BlackRock, the world's largest money manager, plans to put sustainability and climate risks among the key tenets of its investing strategy, a move that its chief executive said should push financial institutions to prioritize climate change issues.
But activists noted the firm's lackluster history on this front, as well as the need for it to push further.
"Climate change has become a defining factor in companies' long-term prospects," BlackRock Chairman and Chief Executive Officer Larry Fink said in his annual letter to chief executives. "But awareness is rapidly changing, and I believe we are on the edge of a fundamental reshaping of finance."
In a separate letter to investors, BlackRock announced that it would exit investments with high environmental risks. Those include thermal coal, which is burned to produce electricity and creates carbon dioxide, a greenhouse gas. The firm also will offer new investment products that screen for fossil fuels.
Fink said the risks posed by rising world temperatures will affect "both our physical world and the global system that finances economic growth." He said that includes the $3.8 trillion municipal-bond market, which finances the roads, utility systems and other infrastructure vulnerable to the effects of devastating storms, wildfires or rising seas.
"This is going to change the municipal-bond market," Fink said in an interview with CNBC on Tuesday after the release of his letter. "Areas that are more impacted by climate change [are] going to have a harder time to finance their debt if they don't focus on the impact of climate change."
Those risks have been drawing increased scrutiny in the state and local government securities market, underscored in recent years by the wildfires that scorched California, the severe flooding of Houston and the heavy damage that Hurricane Maria caused in bankrupt Puerto Rico in 2017.
Over the past year, Pope Francis has met with chief executives and board leaders of leading oil and gas companies and financial firms, including Fink. Activists have started a campaign called Stop the Money Pipeline. And investors have flocked increasingly to mutual funds or money managers who screen out shareholdings in fossil fuel companies.
"This is a major, major crack in the dam," said Bill McKibben, a writer and climate activist who was arrested last week at a protest at a Chase Bank in Washington. "The financial powers in New York have tried to ignore climate risk, but that's now impossible; the pressure from activists, and from the climate chaos in the real world, is simply too great."
BlackRock oversees an industry-leading $7 trillion in assets, and its pivot is sure to be closely watched by its competitors -- Vanguard, T. Rowe Price and JPMorgan Chase among them -- and the rest of corporate America.
Fink's announcement doesn't mean BlackRock is selling out of the biggest producers -- including top shipper Glencore Plc.
BlackRock's discretionary active investment portfolios will sell out of all companies that get more than 25% of sales from thermal coal, Fink wrote in his letter to investors. There isn't a long-term economic or investment rationale for continuing to invest in the fuel, he said.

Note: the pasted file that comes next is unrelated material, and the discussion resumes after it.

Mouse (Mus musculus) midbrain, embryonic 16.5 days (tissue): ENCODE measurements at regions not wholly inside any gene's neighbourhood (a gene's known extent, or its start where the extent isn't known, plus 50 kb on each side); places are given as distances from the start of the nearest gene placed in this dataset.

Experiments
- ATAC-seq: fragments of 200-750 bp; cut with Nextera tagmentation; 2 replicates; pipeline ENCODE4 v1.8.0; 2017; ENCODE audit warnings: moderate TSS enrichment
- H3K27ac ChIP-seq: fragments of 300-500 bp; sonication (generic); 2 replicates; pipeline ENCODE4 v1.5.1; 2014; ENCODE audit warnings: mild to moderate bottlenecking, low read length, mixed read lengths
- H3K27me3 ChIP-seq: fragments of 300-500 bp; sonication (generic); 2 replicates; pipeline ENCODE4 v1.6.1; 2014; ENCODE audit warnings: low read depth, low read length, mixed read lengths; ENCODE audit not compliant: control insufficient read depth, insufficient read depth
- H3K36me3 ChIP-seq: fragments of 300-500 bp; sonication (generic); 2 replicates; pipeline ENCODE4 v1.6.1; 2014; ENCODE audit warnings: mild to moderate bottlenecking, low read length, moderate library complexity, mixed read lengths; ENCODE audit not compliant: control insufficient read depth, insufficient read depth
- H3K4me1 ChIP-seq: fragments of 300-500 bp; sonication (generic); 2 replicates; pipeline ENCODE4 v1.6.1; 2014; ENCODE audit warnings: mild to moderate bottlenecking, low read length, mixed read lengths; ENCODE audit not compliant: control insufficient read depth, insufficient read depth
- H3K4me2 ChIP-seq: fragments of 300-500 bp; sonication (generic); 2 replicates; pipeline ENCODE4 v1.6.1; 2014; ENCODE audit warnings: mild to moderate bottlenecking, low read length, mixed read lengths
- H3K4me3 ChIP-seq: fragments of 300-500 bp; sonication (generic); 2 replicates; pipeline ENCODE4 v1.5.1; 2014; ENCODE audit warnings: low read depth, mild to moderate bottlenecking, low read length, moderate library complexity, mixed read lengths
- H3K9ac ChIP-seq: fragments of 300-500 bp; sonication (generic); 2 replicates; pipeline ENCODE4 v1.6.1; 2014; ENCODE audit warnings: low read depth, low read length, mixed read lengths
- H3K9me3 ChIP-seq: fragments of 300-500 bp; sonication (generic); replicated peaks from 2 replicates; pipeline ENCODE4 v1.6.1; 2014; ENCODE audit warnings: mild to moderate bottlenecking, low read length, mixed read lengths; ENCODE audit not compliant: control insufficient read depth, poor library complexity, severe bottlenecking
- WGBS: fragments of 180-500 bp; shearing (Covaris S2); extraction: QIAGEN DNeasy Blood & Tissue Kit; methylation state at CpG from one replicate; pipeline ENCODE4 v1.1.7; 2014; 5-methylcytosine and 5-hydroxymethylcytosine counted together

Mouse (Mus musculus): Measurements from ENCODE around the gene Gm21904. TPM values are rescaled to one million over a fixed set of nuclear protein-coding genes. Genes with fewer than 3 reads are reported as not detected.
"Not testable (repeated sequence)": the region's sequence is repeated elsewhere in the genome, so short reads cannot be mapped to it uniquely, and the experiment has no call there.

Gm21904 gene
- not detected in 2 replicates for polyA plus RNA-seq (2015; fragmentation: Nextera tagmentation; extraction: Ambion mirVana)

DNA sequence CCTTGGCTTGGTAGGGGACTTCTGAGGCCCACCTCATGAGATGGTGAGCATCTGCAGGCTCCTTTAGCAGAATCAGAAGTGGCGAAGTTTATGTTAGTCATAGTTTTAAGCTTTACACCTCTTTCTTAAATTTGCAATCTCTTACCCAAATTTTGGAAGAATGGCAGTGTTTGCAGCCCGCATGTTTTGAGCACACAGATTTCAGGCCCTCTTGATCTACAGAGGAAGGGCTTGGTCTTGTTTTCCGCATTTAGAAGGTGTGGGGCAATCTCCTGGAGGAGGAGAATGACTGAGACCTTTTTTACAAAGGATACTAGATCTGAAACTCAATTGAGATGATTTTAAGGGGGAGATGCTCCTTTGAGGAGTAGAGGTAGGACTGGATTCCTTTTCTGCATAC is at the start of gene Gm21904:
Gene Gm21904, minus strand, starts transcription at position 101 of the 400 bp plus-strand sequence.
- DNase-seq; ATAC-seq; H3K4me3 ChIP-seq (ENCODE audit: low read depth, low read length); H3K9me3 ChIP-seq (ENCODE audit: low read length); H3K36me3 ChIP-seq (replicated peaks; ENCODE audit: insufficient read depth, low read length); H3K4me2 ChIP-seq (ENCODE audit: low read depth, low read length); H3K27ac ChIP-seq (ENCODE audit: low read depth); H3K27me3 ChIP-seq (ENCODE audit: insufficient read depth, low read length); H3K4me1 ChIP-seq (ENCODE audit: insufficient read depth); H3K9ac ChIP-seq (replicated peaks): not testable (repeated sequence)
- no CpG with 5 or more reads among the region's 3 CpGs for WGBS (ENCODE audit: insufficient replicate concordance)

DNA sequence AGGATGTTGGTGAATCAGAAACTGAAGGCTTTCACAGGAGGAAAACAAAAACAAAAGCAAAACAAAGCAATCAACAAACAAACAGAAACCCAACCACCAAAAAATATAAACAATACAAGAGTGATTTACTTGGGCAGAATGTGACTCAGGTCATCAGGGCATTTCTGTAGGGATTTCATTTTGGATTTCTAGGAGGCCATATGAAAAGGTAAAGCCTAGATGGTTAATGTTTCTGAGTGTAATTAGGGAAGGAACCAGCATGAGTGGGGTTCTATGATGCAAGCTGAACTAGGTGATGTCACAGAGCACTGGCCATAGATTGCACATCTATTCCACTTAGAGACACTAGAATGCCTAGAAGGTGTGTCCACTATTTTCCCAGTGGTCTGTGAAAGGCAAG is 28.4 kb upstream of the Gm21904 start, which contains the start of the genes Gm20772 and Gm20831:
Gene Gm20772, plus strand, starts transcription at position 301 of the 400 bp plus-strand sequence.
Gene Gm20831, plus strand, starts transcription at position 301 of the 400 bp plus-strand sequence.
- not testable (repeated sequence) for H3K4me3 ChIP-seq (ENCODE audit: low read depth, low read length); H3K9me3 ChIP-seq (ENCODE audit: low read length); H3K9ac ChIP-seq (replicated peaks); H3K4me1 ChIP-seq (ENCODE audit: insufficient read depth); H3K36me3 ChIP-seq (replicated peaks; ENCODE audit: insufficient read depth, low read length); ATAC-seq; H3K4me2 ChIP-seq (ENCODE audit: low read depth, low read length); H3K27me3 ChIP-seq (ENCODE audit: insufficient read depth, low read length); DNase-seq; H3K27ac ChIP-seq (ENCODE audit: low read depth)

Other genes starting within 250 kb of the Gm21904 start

However, the revenue threshold means that large, diversified miners -- which also rank among the largest coal producers -- won't be affected. Glencore, of which BlackRock owns 6%, is the single biggest coal shipper, mining about 130 million tons last year. Yet its thermal coal revenue accounted for less than 10% of its total, thanks to the contribution from the company's trading operations.
Major coal producers Anglo American PLC and BHP Group also fall under the cap.
BlackRock's approach contrasts with Norway's $1 trillion sovereign wealth fund, which said last year that it would stop investing in companies that mine more than 20 million tons a year of thermal coal. Glencore, Anglo and BHP all fail to meet that requirement.
Many financial institutions have become more transparent and have marketed select funds that might appeal to customers concerned about climate change. Vanguard said in December that its funds included $319.82 billion in fossil fuel investments. In 103 of its funds, 6,457 fossil fuel stocks made up 8.48% of its assets. Nine Vanguard funds were "A Grade" fossil-free.
Earlier this month, BlackRock joined Climate Action 100+, an investor initiative to ensure the world's largest corporate emitters of greenhouse gases act to lessen their carbon footprints. BlackRock joined more than 370 global investors, a group that collectively manages more than $41 trillion in assets.
BlackRock's track record, however, has drawn criticism. Ceres, a sustainability nonprofit, has ranked BlackRock 43rd among 48 asset managers based on its history of backing few climate-related proposals from shareholders. But the group appeared encouraged by Fink's letter.
"BlackRock is now throwing their weight behind what already exists -- a global movement to really addressing sustainability in portfolios," said Kirsten Snow Spalding, senior department director of Ceres' investor network. "They're not the first to the party, but just adding their weight is critical."
Information for this article was contributed by Steven Mufson and Rachel Siegel of The Washington Post and by Danielle Moran and Thomas Biesheuvel of Bloomberg News.
Business on 01/15/2020
Print Headline: BlackRock says investment moves now key on climate risks